Installation, Nature, Landscape, Architecture, Various materials, 940x750x1000cm
Posidònia is the immersive installation that culminates Patricia Mato-Mora’s artist residency at the Joan Miró Museum and Foundation, in partnership with Sotheby’s Spain. The residency and exhibition have been possible thanks to the Pilar Juncosa and Sotheby’s Biennial Prize, of which Patricia is the latest awardee.

Posidònia is entirely realized of ceramic components, and is currently on show at the Joan Miró Museum in Palma de Mallorca, Spain. It is open to the public until June 11th. Posidònia is Mato-Mora’s largest exhibition in her home town.

The piece evokes the city of Palma’s maritime identity, taking the port atmosphere to the interior of the gallery. The exhibition space is explored through a chain made from small ceramic components that inhabit the ceiling, floor and walls. The ceramic elements have been made out of red stoneware clay (stained with oxides); fired in a gas kiln, with a “reduction” firing (without oxygen), to 1280ºC (cone 9). Thanks to this material treatment, the ceramic material recalls the rust that the sea causes on any adjoining materials, particularly metals. The sea, at the same time, is an extremely important element in Majorca’s history.

The intervention Posidònia does not consist of an isolated artistic object, nor a series of them, but rather tries to express the ability with which an artefact allows us to reinterpret the space, offering spectators new ways to inhabit it.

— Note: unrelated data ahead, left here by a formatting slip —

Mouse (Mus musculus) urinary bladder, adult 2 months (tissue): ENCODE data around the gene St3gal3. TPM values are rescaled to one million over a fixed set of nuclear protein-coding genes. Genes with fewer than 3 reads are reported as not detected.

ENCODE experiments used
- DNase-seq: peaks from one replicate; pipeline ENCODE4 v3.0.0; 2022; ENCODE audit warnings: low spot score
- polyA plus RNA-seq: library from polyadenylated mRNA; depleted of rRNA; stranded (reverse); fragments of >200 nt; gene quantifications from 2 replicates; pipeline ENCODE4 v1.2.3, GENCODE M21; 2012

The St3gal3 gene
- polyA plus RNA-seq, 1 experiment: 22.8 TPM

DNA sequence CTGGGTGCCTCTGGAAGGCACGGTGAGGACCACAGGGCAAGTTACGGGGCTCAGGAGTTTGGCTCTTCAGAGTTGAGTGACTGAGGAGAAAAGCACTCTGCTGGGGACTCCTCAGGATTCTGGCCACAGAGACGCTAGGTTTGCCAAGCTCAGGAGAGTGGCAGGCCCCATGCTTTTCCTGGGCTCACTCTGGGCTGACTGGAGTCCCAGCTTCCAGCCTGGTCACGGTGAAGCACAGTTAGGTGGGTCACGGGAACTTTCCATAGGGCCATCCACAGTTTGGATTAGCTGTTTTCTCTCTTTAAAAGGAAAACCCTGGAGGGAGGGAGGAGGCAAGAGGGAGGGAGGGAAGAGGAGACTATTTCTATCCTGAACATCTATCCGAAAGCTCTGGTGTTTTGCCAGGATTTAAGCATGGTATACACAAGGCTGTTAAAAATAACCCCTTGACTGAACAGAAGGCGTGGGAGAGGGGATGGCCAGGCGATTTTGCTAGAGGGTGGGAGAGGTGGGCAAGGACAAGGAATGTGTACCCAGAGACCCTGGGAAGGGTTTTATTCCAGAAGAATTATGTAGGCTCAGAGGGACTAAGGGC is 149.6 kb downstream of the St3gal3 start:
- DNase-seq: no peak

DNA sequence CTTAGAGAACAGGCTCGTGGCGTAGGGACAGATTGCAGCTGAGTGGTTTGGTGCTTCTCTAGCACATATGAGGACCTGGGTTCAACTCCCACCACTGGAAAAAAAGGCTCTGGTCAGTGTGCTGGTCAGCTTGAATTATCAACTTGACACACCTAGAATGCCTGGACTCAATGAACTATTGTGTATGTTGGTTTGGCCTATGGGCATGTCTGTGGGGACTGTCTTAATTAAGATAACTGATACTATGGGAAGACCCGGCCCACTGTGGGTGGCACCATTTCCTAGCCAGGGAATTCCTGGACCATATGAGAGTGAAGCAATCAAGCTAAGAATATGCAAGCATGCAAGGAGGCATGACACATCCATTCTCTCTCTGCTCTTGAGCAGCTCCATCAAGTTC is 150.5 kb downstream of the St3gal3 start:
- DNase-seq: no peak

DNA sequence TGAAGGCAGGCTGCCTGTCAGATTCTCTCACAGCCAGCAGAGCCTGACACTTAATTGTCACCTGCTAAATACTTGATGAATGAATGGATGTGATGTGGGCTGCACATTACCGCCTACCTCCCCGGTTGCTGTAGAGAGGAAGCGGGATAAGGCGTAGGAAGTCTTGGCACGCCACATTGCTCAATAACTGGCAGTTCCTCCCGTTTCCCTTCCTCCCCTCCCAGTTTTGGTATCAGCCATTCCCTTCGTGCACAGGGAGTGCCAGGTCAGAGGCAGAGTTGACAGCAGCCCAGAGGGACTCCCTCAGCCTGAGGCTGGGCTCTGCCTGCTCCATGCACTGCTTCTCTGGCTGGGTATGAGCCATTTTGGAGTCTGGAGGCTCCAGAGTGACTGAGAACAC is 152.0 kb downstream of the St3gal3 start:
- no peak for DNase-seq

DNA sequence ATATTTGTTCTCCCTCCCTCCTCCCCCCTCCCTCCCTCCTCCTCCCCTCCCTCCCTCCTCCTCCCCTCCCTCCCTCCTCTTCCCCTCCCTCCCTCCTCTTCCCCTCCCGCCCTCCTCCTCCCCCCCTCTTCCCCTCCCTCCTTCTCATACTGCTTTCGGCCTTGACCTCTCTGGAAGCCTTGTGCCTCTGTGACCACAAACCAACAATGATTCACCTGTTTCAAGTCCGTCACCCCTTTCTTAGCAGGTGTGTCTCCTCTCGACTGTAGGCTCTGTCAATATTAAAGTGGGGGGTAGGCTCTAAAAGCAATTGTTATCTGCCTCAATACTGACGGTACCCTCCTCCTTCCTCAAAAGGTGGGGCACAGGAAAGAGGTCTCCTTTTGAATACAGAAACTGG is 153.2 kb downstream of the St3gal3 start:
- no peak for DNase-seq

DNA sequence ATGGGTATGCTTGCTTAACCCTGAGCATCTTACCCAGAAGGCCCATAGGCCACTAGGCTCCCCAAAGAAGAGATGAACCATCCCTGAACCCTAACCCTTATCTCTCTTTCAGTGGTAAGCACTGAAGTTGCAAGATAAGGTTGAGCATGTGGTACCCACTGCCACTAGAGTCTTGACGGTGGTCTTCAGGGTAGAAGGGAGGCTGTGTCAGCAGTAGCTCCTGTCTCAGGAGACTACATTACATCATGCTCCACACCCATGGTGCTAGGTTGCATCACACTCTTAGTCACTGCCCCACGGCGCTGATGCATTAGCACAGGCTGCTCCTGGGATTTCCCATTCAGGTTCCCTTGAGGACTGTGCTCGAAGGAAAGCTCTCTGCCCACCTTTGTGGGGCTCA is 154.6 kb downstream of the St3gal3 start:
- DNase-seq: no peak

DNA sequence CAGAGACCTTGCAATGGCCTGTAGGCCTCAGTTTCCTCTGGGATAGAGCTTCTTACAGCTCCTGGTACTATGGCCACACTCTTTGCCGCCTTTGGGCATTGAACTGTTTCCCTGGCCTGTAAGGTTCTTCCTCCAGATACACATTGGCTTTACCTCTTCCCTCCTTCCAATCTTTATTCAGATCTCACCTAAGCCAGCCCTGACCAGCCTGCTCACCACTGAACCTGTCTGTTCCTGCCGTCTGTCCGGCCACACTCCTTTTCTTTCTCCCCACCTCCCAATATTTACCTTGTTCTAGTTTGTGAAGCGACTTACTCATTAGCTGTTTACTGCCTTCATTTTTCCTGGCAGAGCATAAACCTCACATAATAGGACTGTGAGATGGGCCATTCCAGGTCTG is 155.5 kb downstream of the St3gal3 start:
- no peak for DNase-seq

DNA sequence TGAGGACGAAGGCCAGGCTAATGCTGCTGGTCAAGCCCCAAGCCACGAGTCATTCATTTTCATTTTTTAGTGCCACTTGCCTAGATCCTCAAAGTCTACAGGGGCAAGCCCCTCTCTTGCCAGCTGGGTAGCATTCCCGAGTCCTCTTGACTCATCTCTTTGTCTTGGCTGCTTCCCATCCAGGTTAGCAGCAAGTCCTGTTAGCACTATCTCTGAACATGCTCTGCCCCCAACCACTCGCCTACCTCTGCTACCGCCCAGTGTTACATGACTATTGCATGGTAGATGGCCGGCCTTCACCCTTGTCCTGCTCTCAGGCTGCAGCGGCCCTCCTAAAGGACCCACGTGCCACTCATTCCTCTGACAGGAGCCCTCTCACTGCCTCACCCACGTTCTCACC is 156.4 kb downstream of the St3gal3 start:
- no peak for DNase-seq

The room it is exhibited in is called “Espai Cúbic” (Cubic Space), due to its proportions. The size of this room is 9.5(W) x 7.8 (L) x 8.4 (H) m. This space has been interpreted as the subaquatic space of a dock. Visitors find themselves submerged in the ceramic choreography, walking on the seabed, where the anchors that secure the boats are resting. They are invited to tie a little nylon string from the ceramic sculptures. This, in turn, creates a natural/manmade line of “tide”, related to the height of the average visitor, and reminiscent of the line where barnacles stop growing on the chains that moor boats to the harbour. The “growth” of this hypersculpture, made of nylon strings, is completely unexpected, and cannot be controlled by the artist. In this way, the ceramic chains are the armature that allows the organic growth to take place.

The artist has been interested in working with submarine growth patterns, such as those of barnacles, muscles and other sea creatures, since 2014. On this occasion, through the element of visitor interaction, she aims to lose control of the end result and understand how the visitor reacts to the piece, not different from how an aquatic creature might react to the chains with which boats are moored. This line of thinking was set up in her Distinction Masters Dissertation, titled A Single Ecstasy. In it, Patricia explores the illusory notion of a division between man and nature; an idea firmly rooted in Eastern philosophy. With Posidònia, Patricia aims to manifest the very same “flow of the universe” that causes submarine invertebrates to inhabit manmade chains in harbours; questioning the very animality of the visitor.

In the installation, the material of ceramics is working entirely in tension, which is a very unique application of this material, commonly found structurally in compression. This has been made possible thanks to the collaboration of Rasti Bartek at Cundall Engineering, and Dr Luc Vandeperre at Imperial College London.

In addition to the installation, the corridor leading to the Espai Cúbic is filled with photographs, drawings and videos explaining the creative process.

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